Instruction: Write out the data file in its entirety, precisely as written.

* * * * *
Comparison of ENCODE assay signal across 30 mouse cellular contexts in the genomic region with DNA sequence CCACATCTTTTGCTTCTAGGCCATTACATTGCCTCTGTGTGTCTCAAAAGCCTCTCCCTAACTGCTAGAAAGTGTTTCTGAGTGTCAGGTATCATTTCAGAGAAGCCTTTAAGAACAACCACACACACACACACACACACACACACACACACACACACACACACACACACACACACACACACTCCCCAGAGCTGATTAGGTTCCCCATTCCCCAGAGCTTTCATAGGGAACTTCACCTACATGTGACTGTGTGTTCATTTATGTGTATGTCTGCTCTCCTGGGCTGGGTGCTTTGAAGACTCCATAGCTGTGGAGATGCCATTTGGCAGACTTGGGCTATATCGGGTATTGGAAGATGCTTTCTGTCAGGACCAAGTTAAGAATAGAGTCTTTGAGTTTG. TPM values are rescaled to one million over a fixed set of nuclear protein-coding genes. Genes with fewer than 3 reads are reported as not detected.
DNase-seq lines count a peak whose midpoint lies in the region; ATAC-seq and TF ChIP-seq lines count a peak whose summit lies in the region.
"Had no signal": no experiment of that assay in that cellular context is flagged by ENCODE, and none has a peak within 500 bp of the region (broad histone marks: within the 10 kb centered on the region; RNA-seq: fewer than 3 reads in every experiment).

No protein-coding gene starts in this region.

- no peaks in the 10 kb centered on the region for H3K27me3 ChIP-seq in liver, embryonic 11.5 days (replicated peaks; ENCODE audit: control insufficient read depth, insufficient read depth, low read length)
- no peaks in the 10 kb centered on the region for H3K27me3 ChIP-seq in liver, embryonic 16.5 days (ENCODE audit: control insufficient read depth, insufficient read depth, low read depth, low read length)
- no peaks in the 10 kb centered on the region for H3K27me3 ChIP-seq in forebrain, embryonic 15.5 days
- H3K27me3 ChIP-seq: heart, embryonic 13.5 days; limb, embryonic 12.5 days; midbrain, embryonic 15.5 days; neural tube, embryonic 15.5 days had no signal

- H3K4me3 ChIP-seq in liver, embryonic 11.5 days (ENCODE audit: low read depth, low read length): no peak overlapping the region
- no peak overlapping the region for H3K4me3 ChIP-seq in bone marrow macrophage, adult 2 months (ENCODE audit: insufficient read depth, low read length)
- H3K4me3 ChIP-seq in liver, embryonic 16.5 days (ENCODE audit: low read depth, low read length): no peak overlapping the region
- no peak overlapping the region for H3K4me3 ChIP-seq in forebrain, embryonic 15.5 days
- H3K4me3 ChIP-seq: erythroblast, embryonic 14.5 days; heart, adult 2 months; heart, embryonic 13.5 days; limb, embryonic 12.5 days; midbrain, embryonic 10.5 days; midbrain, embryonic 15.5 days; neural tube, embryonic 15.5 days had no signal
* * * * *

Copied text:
Comparison of ENCODE assay signal across 30 mouse cellular contexts in the genomic region with DNA sequence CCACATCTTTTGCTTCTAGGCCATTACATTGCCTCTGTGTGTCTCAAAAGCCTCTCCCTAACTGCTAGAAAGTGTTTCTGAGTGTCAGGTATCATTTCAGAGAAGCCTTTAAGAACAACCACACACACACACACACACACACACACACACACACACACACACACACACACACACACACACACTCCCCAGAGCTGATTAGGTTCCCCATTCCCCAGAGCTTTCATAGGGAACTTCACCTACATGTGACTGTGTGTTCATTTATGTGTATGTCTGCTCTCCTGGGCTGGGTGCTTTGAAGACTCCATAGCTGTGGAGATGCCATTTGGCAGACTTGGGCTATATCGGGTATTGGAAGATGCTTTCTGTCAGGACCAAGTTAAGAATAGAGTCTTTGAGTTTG. TPM values are rescaled to one million over a fixed set of nuclear protein-coding genes. Genes with fewer than 3 reads are reported as not detected.
DNase-seq lines count a peak whose midpoint lies in the region; ATAC-seq and TF ChIP-seq lines count a peak whose summit lies in the region.
"Had no signal": no experiment of that assay in that cellular context is flagged by ENCODE, and none has a peak within 500 bp of the region (broad histone marks: within the 10 kb centered on the region; RNA-seq: fewer than 3 reads in every experiment).

No protein-coding gene starts in this region.

- no peaks in the 10 kb centered on the region for H3K27me3 ChIP-seq in liver, embryonic 11.5 days (replicated peaks; ENCODE audit: control insufficient read depth, insufficient read depth, low read length)
- no peaks in the 10 kb centered on the region for H3K27me3 ChIP-seq in liver, embryonic 16.5 days (ENCODE audit: control insufficient read depth, insufficient read depth, low read depth, low read length)
- no peaks in the 10 kb centered on the region for H3K27me3 ChIP-seq in forebrain, embryonic 15.5 days
- H3K27me3 ChIP-seq: heart, embryonic 13.5 days; limb, embryonic 12.5 days; midbrain, embryonic 15.5 days; neural tube, embryonic 15.5 days had no signal

- H3K4me3 ChIP-seq in liver, embryonic 11.5 days (ENCODE audit: low read depth, low read length): no peak overlapping the region
- no peak overlapping the region for H3K4me3 ChIP-seq in bone marrow macrophage, adult 2 months (ENCODE audit: insufficient read depth, low read length)
- H3K4me3 ChIP-seq in liver, embryonic 16.5 days (ENCODE audit: low read depth, low read length): no peak overlapping the region
- no peak overlapping the region for H3K4me3 ChIP-seq in forebrain, embryonic 15.5 days
- H3K4me3 ChIP-seq: erythroblast, embryonic 14.5 days; heart, adult 2 months; heart, embryonic 13.5 days; limb, embryonic 12.5 days; midbrain, embryonic 10.5 days; midbrain, embryonic 15.5 days; neural tube, embryonic 15.5 days had no signal